Assignment: Off-Label Drug Use in Pediatrics
The unapproved use of approved drugs, also called off-label use, with children is quite common. This is because pediatric dosage guidelines are typically unavailable, since very few drugs have been specifically researched and tested with children.
When treating children, prescribers often adjust dosages approved for adults to accommodate a childâ€™s weight. However, children are not just â€œsmallerâ€ adults. Adults and children process and respond to drugs differently in their absorption, distribution, metabolism, and excretion.
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Children even respond differently during stages from infancy to adolescence. This poses potential safety concerns when prescribing drugs to pediatric patients. As an advanced practice nurse, you have to be aware of safety implications of the off-label use of drugs with this patient group.
- Review the interactive media piece in this weekâ€™s Resources and reflect on the types of drugs used to treat pediatric patients with mood disorders.
- Reflect on situations in which children should be prescribed drugs for off-label use.
- Think about strategies to make the off-label use and dosage of drugs safer for children from infancy to adolescence. Consider specific off-label drugs that you think require extra care and attention when used in pediatrics.
By Day 5 of Week 11
Write a 1-page narrative in APA format that addresses the following:
- Explain the circumstances under which children should be prescribed drugs for off-label use. Be specific and provide examples.
- Describe strategies to make the off-label use and dosage of drugs safer for children from infancy to adolescence. Include descriptions and names of off-label drugs that require extra care and attention when used in pediatrics.
Reminder: The College of Nursing requires that all papers submitted include a title page, introduction, summary, and references. The Sample Paper provided at the Walden Writing Center offers an example of those required elements (available at http://writingcenter.waldenu.edu/57.htm). All papers submitted must use this formatting.
Pleasethis is the interactive
The client is an 8-year-old African American male who arrives at the ER with his mother. He is exhibiting signs of depression.
Â· Client complained of feeling â€œsadâ€
Â· Mother reports that teacher said child is withdrawn from peers in class
Â· Mother notes decreased appetite and occasional periods of irritation
Â· Client reached all developmental landmarks at appropriate ages
Â· Physical exam unremarkable
Â· Laboratory studies WNL
Â· Child referred to psychiatry for evaluation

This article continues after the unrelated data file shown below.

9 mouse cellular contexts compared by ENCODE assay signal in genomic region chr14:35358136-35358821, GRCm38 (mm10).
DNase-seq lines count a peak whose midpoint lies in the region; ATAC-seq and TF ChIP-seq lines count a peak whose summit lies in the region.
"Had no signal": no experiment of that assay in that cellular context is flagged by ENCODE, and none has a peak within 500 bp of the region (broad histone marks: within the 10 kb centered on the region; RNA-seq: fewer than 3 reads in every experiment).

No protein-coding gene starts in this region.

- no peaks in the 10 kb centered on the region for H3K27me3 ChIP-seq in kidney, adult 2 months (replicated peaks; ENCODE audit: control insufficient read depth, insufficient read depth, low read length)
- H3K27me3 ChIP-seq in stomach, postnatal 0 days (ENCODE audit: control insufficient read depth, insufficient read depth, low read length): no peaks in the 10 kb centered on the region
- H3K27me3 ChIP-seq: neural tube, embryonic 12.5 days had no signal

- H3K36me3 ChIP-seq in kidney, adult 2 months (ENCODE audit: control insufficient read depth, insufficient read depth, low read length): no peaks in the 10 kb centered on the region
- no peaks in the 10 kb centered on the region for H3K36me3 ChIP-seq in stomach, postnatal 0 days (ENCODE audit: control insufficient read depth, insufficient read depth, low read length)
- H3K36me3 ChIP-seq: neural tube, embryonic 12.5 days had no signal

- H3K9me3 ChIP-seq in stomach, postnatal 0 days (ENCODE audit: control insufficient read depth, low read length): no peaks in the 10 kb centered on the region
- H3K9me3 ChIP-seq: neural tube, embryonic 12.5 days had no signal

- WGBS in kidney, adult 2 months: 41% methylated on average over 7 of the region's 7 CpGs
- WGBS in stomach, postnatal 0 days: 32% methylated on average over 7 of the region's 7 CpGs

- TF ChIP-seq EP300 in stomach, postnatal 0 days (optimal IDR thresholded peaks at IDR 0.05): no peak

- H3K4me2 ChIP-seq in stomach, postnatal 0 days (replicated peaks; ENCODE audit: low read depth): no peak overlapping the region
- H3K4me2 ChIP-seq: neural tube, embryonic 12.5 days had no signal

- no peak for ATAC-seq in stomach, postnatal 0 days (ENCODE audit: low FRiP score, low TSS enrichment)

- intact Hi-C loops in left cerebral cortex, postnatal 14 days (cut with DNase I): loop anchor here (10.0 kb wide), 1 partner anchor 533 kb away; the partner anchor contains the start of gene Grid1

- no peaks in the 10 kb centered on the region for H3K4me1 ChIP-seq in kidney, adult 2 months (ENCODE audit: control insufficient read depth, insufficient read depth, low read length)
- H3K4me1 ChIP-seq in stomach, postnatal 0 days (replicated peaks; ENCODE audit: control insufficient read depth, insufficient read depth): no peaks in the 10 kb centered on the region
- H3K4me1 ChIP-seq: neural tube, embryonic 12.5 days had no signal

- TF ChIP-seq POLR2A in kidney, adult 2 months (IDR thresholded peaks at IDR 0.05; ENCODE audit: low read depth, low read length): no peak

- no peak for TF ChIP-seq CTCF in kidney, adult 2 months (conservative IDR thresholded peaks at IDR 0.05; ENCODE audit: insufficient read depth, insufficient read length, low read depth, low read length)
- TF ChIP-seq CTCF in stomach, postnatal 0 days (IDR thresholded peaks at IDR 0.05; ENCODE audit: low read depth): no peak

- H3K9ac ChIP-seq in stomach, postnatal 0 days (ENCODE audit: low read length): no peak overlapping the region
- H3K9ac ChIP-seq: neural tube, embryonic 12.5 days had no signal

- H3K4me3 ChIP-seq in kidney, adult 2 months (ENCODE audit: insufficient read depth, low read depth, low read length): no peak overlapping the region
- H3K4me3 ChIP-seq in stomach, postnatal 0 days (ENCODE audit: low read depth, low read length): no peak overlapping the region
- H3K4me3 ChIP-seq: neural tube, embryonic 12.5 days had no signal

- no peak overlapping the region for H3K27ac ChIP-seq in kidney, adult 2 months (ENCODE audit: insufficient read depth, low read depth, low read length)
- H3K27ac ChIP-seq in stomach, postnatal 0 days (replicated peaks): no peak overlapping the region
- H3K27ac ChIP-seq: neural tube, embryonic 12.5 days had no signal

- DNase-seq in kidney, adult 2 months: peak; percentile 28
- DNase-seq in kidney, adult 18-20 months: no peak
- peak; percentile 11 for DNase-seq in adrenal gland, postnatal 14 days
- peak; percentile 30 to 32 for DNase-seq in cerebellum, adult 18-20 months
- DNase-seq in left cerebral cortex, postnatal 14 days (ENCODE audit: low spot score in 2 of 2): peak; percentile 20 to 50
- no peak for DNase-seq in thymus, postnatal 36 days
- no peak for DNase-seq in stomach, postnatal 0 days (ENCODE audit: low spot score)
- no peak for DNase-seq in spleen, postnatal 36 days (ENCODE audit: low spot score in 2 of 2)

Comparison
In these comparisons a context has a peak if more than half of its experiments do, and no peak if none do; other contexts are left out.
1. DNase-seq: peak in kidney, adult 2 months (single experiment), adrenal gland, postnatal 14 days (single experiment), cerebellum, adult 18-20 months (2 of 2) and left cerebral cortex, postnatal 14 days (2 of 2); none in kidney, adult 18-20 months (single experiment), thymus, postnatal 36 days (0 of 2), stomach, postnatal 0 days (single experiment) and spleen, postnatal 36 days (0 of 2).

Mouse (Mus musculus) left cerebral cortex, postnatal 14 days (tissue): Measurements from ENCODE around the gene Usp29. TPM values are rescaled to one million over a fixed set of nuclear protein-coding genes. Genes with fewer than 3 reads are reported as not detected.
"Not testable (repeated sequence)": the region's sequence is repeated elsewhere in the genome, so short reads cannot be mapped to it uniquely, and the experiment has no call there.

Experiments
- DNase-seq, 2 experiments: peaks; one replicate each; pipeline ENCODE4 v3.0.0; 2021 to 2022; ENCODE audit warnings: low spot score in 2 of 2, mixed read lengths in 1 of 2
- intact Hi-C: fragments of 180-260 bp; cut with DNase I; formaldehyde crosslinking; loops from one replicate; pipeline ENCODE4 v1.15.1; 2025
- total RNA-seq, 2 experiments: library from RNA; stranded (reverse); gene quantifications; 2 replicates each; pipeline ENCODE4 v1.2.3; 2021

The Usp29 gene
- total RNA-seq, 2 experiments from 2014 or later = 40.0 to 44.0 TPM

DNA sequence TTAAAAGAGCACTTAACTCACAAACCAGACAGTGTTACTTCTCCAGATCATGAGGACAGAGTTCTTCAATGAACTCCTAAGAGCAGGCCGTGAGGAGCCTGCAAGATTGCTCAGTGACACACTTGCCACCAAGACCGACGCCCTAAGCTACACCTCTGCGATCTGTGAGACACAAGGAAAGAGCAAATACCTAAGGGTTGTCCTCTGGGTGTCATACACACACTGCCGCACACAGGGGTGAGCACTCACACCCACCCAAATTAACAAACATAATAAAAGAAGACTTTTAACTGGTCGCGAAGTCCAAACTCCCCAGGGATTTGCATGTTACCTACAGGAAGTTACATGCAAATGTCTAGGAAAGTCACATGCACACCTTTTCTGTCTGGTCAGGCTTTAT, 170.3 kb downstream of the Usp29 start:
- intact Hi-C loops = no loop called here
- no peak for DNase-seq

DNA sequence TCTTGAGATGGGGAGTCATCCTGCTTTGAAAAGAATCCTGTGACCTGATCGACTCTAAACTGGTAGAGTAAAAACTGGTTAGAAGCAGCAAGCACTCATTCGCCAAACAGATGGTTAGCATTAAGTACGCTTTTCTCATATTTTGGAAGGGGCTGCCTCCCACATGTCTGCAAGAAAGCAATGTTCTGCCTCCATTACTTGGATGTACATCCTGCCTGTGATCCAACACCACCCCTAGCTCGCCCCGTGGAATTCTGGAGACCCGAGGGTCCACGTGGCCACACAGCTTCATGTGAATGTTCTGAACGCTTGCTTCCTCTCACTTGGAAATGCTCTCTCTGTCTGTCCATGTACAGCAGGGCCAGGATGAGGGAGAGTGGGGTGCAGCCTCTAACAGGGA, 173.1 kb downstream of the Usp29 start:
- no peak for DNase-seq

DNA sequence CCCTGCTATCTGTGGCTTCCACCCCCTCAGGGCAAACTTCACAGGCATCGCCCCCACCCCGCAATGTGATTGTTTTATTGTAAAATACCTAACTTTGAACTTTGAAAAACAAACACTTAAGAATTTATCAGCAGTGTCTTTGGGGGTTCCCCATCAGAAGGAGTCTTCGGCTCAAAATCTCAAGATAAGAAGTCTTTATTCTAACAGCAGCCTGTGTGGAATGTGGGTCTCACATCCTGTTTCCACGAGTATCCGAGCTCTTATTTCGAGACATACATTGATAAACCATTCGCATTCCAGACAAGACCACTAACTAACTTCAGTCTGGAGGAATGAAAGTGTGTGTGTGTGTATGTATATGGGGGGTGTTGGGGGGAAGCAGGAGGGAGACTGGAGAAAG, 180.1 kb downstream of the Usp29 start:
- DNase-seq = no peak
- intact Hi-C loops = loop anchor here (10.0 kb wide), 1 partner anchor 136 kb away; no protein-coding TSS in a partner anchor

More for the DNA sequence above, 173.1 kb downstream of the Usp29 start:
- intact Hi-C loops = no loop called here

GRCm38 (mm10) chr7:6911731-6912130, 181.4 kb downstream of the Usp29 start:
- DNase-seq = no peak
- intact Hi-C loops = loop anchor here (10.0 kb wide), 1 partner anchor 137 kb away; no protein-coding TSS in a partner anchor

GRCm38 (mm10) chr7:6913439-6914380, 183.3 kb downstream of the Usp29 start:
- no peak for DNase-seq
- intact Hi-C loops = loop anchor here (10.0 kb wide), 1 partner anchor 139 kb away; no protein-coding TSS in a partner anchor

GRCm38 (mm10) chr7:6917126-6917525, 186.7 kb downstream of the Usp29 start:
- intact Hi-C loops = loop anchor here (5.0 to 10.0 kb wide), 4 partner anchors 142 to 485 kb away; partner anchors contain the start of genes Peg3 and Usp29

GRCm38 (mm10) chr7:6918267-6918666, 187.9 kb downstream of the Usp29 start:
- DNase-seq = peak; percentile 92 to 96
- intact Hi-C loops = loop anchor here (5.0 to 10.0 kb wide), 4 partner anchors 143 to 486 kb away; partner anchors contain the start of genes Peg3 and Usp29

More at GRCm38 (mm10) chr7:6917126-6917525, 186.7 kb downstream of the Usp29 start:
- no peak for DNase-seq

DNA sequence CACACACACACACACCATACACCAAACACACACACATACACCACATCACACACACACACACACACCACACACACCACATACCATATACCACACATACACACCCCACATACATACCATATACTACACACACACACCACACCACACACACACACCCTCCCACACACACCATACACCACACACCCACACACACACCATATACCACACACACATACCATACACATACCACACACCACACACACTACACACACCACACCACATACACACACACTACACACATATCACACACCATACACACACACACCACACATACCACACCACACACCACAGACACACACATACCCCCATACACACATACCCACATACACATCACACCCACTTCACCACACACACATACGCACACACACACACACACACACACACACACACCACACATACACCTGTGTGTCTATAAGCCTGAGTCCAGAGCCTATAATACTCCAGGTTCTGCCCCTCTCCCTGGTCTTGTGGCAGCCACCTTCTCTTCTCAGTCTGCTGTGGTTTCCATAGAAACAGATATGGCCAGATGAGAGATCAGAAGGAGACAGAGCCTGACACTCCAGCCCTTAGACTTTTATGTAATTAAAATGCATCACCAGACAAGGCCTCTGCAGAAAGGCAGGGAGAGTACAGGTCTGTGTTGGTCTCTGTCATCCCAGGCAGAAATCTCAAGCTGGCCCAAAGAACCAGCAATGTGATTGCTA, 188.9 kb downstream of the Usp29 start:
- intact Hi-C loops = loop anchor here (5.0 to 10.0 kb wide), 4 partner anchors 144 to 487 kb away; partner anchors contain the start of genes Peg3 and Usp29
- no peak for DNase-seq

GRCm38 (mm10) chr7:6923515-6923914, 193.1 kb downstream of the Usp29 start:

MENTAL STATUS EXAM
Alert & oriented X 3, speech clear, coherent, goal directed, spontaneous. Self-reported mood is â€œsadâ€. Affect somewhat blunted, but child smiled appropriately at various points throughout the clinical interview. He denies visual or auditory hallucinations. No delusional or paranoid thought processes noted. Judgment and insight appear to be age-appropriate. He is not endorsing active suicidal ideation, but does admit that he often thinks about himself being dead and what it would be like to be dead.
You administer the Children’s Depression Rating Scale, obtaining a score of 30 (indicating significant depression)
Â§ Poznanski, E., & Mokros, H. (1996). Child Depression Rating Scale–Revised. Los Angeles, CA: Western Psychological Services.
please follow this decision steps as indicated
Decision Point One
Begin Paxil 10 mg orally daily
RESULTS OF DECISION POINT ONE
- Client returns to clinic in four weeks
- Reduction in The Children’s Depression Rating Scale by 5 points overall, but with complaints of nausea, vomiting, and diarrhea
Decision Point Two
Change to Prozac 10 mg orally daily
RESULTS OF DECISION POINT TWO
- Client returns to clinic in four weeks
- There is a 25% reduction in symptoms, clientâ€™s side effects of nausea, vomiting, and diarrhea have resolved. Client reports that he is feeling a â€œlittle bit betterâ€
Decision Point Three
Continue current dose
Guidance to StudentYou have two equally compelling choices at this point. The client has only been taking the current drug at its current dose for 4 weeks. It would be appropriate to continue at current dose. Additionally, you could also increase the dose to 20 mg orally daily. A discussion of risk/benefits should be had with the childs guardian regarding this and collaborative decision making should occur. There is no indication at this point that augmentation agents are required as the child is showing a partial response to therapy.